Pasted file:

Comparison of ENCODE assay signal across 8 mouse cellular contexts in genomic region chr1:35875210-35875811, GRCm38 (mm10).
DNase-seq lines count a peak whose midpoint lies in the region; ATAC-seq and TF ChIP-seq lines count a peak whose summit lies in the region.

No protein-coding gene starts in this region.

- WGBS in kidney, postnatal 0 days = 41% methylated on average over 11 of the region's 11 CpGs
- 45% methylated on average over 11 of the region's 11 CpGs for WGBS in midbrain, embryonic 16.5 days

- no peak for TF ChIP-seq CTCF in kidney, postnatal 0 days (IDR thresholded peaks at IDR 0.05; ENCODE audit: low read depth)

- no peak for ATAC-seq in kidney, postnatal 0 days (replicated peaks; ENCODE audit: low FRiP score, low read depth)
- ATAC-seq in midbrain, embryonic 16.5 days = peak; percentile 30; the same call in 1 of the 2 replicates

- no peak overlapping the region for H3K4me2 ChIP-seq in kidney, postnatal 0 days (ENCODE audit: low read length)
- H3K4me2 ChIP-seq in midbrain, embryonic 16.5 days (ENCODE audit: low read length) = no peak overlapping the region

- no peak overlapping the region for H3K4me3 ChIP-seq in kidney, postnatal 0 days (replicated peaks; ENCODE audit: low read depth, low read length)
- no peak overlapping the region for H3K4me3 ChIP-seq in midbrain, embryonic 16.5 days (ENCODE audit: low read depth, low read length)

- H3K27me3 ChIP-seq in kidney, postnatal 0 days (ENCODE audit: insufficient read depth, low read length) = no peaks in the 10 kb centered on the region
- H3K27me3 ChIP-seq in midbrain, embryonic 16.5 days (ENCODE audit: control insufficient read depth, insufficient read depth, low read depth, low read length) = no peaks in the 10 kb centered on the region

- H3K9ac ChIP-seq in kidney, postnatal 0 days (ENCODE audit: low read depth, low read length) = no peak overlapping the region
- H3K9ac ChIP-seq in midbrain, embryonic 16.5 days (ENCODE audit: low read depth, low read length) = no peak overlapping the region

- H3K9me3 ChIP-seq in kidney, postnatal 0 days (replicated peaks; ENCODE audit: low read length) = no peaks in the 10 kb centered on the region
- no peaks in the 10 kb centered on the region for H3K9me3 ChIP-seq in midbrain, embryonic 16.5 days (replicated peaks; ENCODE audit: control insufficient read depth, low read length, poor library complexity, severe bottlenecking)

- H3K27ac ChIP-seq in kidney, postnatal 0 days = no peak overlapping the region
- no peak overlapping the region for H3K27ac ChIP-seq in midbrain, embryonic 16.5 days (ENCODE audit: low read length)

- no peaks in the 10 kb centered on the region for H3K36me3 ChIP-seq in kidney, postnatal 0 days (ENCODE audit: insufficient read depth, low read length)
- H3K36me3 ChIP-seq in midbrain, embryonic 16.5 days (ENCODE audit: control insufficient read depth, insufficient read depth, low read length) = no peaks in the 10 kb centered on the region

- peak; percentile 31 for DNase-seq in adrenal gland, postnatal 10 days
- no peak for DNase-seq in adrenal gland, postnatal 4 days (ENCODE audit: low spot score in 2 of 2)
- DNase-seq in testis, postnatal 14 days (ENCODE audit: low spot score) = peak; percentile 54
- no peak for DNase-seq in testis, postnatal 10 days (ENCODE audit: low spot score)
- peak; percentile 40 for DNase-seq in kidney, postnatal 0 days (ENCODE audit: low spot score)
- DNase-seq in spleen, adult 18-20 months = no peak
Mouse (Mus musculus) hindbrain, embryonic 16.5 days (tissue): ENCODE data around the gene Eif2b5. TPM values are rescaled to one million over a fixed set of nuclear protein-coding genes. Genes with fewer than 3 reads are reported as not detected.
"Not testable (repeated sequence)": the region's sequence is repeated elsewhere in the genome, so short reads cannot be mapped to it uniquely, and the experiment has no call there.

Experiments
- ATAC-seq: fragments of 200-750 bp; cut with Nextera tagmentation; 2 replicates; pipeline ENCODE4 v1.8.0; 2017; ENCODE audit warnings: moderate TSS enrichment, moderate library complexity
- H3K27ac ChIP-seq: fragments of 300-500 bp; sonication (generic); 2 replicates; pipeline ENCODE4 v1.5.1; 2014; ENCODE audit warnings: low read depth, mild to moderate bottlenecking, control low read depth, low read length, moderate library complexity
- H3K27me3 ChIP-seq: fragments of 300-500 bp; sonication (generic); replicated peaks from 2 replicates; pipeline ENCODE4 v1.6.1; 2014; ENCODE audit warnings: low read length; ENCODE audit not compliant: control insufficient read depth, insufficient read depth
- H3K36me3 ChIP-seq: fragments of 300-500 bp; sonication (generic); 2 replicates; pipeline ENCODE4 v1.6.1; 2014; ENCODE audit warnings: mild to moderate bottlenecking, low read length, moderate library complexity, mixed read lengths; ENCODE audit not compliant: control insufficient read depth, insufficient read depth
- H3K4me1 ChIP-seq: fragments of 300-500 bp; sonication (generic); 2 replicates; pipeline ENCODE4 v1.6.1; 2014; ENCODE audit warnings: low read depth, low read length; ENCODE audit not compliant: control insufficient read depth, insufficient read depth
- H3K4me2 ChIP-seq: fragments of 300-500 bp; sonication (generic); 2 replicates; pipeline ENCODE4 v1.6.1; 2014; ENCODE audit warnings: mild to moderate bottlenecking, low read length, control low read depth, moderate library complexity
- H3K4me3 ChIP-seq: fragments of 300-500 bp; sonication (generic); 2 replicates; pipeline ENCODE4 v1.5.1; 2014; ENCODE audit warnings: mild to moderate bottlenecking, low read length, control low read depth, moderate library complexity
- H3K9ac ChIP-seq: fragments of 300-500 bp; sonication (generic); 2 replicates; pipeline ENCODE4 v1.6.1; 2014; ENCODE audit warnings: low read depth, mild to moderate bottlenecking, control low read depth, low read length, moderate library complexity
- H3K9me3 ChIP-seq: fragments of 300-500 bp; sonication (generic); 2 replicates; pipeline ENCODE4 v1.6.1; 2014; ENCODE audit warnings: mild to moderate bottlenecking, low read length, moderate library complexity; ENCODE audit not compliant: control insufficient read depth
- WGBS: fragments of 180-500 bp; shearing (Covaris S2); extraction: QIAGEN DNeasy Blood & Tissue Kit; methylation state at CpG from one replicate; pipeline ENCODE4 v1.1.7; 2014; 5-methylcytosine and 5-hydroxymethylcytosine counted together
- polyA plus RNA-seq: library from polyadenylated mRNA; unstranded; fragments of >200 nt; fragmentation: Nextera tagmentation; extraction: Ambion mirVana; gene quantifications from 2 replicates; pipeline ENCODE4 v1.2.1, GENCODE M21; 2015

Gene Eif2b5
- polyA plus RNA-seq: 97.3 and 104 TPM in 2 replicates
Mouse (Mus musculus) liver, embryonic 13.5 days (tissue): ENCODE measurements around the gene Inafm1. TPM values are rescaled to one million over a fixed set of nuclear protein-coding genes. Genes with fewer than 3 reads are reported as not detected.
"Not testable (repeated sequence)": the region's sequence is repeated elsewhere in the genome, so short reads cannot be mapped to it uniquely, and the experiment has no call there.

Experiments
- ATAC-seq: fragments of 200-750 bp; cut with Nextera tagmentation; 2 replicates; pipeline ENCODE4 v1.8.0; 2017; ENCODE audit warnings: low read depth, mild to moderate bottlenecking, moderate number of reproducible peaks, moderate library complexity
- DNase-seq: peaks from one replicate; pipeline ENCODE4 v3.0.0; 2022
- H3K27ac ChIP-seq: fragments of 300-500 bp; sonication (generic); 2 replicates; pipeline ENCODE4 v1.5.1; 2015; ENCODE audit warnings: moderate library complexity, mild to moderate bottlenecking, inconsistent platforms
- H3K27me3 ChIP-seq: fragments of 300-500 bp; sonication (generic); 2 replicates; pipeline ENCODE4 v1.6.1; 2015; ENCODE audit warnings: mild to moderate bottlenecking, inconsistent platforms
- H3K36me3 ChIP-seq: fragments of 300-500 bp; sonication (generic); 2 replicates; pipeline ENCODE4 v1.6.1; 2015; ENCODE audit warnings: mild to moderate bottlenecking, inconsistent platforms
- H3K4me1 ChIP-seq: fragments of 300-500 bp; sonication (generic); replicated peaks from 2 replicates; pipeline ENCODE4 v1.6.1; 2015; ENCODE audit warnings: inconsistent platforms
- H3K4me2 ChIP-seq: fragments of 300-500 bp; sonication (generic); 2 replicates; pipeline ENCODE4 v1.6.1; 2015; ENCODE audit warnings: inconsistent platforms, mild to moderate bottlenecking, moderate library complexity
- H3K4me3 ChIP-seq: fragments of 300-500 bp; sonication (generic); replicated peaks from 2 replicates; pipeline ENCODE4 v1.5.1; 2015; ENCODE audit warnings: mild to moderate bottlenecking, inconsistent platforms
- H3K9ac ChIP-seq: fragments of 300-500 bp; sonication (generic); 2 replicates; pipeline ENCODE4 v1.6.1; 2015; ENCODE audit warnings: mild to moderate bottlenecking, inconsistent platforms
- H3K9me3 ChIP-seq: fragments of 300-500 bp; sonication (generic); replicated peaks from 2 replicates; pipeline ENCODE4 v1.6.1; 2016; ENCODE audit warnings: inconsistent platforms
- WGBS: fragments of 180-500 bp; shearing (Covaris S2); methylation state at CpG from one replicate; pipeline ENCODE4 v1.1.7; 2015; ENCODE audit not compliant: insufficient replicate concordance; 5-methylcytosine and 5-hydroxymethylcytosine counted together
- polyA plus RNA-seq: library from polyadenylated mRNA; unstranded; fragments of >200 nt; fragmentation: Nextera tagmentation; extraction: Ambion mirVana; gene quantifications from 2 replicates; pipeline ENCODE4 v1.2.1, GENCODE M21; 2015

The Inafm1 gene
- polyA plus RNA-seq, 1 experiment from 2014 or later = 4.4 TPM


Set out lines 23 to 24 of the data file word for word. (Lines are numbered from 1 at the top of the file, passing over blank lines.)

- peak; percentile 31 for DNase-seq in adrenal gland, postnatal 10 days
- no peak for DNase-seq in adrenal gland, postnatal 4 days (ENCODE audit: low spot score in 2 of 2)